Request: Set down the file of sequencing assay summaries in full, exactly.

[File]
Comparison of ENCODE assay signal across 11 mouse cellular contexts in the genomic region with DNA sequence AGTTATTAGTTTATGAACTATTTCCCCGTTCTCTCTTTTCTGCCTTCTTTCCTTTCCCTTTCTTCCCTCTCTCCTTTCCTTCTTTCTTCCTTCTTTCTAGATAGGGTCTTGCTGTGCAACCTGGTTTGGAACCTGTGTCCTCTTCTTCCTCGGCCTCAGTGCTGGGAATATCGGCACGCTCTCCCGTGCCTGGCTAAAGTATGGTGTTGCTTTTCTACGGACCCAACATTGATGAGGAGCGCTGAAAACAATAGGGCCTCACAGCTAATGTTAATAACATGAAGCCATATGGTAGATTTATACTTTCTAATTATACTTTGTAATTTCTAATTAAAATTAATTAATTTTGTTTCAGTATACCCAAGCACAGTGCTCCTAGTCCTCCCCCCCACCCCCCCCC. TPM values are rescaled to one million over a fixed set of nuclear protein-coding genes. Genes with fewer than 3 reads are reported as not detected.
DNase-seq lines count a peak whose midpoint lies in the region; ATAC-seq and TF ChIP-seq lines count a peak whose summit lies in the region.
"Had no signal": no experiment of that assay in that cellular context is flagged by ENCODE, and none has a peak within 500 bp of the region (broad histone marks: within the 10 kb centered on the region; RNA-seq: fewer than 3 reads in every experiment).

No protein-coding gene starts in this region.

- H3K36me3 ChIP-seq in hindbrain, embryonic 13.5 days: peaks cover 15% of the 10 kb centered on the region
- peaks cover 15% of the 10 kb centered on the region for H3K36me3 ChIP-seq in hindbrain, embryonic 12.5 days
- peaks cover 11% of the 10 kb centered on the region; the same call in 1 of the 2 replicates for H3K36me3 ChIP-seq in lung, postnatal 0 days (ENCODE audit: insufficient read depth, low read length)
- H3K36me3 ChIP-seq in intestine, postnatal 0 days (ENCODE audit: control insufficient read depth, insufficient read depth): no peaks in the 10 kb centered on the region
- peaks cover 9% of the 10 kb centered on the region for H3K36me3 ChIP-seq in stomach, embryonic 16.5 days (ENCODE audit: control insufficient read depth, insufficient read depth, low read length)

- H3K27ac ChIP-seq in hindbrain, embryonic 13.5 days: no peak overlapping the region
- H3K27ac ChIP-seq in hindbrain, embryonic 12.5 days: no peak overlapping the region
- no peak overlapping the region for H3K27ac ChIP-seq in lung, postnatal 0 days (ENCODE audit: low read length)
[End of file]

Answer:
Comparison of ENCODE assay signal across 11 mouse cellular contexts in the genomic region with DNA sequence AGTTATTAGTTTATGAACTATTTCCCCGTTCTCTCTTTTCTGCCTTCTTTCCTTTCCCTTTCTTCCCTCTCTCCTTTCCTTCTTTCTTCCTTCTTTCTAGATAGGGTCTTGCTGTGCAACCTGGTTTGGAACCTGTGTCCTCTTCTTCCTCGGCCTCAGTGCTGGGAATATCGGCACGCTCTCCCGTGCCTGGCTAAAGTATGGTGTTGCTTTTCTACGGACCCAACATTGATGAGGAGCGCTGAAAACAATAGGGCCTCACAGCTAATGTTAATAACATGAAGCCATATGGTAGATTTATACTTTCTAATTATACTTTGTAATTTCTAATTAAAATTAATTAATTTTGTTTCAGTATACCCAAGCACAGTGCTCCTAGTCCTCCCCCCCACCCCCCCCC. TPM values are rescaled to one million over a fixed set of nuclear protein-coding genes. Genes with fewer than 3 reads are reported as not detected.
DNase-seq lines count a peak whose midpoint lies in the region; ATAC-seq and TF ChIP-seq lines count a peak whose summit lies in the region.
"Had no signal": no experiment of that assay in that cellular context is flagged by ENCODE, and none has a peak within 500 bp of the region (broad histone marks: within the 10 kb centered on the region; RNA-seq: fewer than 3 reads in every experiment).

No protein-coding gene starts in this region.

- H3K36me3 ChIP-seq in hindbrain, embryonic 13.5 days: peaks cover 15% of the 10 kb centered on the region
- peaks cover 15% of the 10 kb centered on the region for H3K36me3 ChIP-seq in hindbrain, embryonic 12.5 days
- peaks cover 11% of the 10 kb centered on the region; the same call in 1 of the 2 replicates for H3K36me3 ChIP-seq in lung, postnatal 0 days (ENCODE audit: insufficient read depth, low read length)
- H3K36me3 ChIP-seq in intestine, postnatal 0 days (ENCODE audit: control insufficient read depth, insufficient read depth): no peaks in the 10 kb centered on the region
- peaks cover 9% of the 10 kb centered on the region for H3K36me3 ChIP-seq in stomach, embryonic 16.5 days (ENCODE audit: control insufficient read depth, insufficient read depth, low read length)

- H3K27ac ChIP-seq in hindbrain, embryonic 13.5 days: no peak overlapping the region
- H3K27ac ChIP-seq in hindbrain, embryonic 12.5 days: no peak overlapping the region
- no peak overlapping the region for H3K27ac ChIP-seq in lung, postnatal 0 days (ENCODE audit: low read length)